Drinking green tea can have plenty of positive effects on your skin – as long as you don’t add milk. Indeed, a 2007 study found that adding a drop of the white stuff counteracts tea’s beneficial properties. If you drink it black, though, you should find that your skin is softer, thicker and more resistant to damage from the sun.
32. Red wine
While you shouldn’t start downing a bottle of red a day – it certainly won’t keep the doctor away – you could do worse when it comes to alcohol. Indeed, red wine contains resveratrol, a compound found in grapes that could have beneficial properties, including slowing aging. Unfortunately, the quantity of resveratrol found in red wine may not be enough to have a substantial effect on your skin. But if you’re already a moderate drinker, then it could well be better than nothing.
According to data provided by the U.S. Census Bureau, bananas are the United States’ most popular fruit. It’s little wonder, though, when you consider their widespread health benefits. For instance, they’re packed with vitamin A, which leads to softer, smoother, moisturized skin, and their plentiful antioxidants can combat the effects of aging. What’s more, bananas can also make your hair shinier, stronger and smoother. Yes, they’re basically a superfood for your hair and skin.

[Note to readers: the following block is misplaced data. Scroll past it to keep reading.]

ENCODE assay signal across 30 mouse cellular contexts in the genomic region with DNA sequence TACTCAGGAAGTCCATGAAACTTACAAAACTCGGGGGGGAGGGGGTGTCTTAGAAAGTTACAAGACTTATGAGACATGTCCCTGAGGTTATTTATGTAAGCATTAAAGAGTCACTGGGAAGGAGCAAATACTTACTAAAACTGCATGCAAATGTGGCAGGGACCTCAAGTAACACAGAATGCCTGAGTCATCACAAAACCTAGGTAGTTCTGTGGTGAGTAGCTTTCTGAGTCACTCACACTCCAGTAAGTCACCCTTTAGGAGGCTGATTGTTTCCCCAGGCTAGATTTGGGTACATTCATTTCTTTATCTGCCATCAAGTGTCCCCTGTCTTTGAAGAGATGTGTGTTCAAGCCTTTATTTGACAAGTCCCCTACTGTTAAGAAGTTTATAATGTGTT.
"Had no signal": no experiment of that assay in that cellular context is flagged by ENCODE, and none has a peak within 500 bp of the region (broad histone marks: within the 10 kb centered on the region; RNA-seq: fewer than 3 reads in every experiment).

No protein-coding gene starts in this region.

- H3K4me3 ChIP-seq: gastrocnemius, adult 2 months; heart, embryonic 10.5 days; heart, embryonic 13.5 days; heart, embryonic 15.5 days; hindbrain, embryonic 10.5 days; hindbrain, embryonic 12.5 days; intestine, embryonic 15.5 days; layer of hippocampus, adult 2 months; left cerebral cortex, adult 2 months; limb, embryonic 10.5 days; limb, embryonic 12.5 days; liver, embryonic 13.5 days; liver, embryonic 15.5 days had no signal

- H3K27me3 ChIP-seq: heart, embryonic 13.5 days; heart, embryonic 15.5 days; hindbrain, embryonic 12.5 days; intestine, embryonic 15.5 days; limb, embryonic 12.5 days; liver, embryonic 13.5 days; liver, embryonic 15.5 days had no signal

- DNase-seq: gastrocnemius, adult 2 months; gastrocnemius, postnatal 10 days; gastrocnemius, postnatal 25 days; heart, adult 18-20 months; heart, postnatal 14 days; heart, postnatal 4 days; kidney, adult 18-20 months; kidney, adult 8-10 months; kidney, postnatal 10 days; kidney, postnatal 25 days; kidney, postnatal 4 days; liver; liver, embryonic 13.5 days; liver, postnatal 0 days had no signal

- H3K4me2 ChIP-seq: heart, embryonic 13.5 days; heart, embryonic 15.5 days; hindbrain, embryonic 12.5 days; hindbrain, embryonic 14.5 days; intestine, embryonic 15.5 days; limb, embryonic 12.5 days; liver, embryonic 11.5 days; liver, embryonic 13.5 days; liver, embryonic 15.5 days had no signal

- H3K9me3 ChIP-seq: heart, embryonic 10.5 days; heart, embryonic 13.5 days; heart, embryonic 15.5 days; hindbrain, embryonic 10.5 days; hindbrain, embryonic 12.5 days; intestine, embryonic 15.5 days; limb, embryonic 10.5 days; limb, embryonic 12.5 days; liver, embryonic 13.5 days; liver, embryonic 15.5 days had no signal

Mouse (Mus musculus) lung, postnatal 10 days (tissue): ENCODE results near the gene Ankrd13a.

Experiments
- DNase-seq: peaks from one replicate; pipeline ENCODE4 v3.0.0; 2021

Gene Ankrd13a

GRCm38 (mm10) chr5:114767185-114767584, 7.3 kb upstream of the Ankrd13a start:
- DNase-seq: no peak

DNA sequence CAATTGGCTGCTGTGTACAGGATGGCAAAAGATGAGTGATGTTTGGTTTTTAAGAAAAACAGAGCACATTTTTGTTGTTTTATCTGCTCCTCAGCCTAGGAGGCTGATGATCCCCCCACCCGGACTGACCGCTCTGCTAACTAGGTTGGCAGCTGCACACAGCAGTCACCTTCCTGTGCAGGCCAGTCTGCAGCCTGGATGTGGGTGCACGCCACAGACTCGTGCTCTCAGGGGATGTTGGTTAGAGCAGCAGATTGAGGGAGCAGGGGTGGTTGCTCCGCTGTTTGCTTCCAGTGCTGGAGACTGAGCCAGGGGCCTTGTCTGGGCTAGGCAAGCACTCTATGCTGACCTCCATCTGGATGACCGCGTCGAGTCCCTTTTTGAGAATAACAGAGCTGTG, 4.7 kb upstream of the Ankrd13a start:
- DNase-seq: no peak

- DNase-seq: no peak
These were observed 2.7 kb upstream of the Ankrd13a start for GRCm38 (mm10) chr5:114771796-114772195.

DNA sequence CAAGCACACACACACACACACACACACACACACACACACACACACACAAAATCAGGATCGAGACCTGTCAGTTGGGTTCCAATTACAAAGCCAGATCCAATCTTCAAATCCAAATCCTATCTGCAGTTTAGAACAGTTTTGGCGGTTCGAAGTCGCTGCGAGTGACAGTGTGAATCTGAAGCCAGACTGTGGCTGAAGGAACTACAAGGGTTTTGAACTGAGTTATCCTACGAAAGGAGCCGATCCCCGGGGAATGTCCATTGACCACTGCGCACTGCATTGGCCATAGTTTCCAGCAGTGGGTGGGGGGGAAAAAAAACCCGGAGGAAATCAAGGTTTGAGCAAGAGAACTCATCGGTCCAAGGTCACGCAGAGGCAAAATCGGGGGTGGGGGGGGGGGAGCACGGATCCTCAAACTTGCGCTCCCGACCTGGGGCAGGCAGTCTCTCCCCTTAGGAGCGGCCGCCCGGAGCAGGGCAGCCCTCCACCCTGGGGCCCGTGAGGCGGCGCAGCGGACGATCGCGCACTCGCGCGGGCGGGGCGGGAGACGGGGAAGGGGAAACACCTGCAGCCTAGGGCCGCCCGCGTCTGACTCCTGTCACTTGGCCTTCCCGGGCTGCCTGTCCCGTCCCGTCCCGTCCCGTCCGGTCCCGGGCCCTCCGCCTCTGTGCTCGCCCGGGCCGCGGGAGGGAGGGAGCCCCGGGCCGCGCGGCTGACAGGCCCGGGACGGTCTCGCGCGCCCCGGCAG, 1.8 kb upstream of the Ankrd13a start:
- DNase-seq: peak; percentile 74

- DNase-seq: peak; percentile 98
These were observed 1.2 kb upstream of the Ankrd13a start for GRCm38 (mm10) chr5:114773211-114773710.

Remember how vitamin C is essential to the production of collagen? Well, you’ll find plenty of it in cauliflower. In fact, a single cup of the vegetable contains an almighty 80 percent of your recommended daily intake of the important vitamin. And it’s also high in antioxidants, including beta-carotene, which is essential to maintaining healthy hair.
You may not know it, but there’s a compound called biotin that’s key to having healthy hair. Also known as vitamin H, biotin is useful for strengthening your hair and nails, while a deficiency can have the opposite effect. Indeed, not getting enough biotin in your diet can ultimately lead to hair loss. Fortunately, it’s found in plenty of food, including eggs.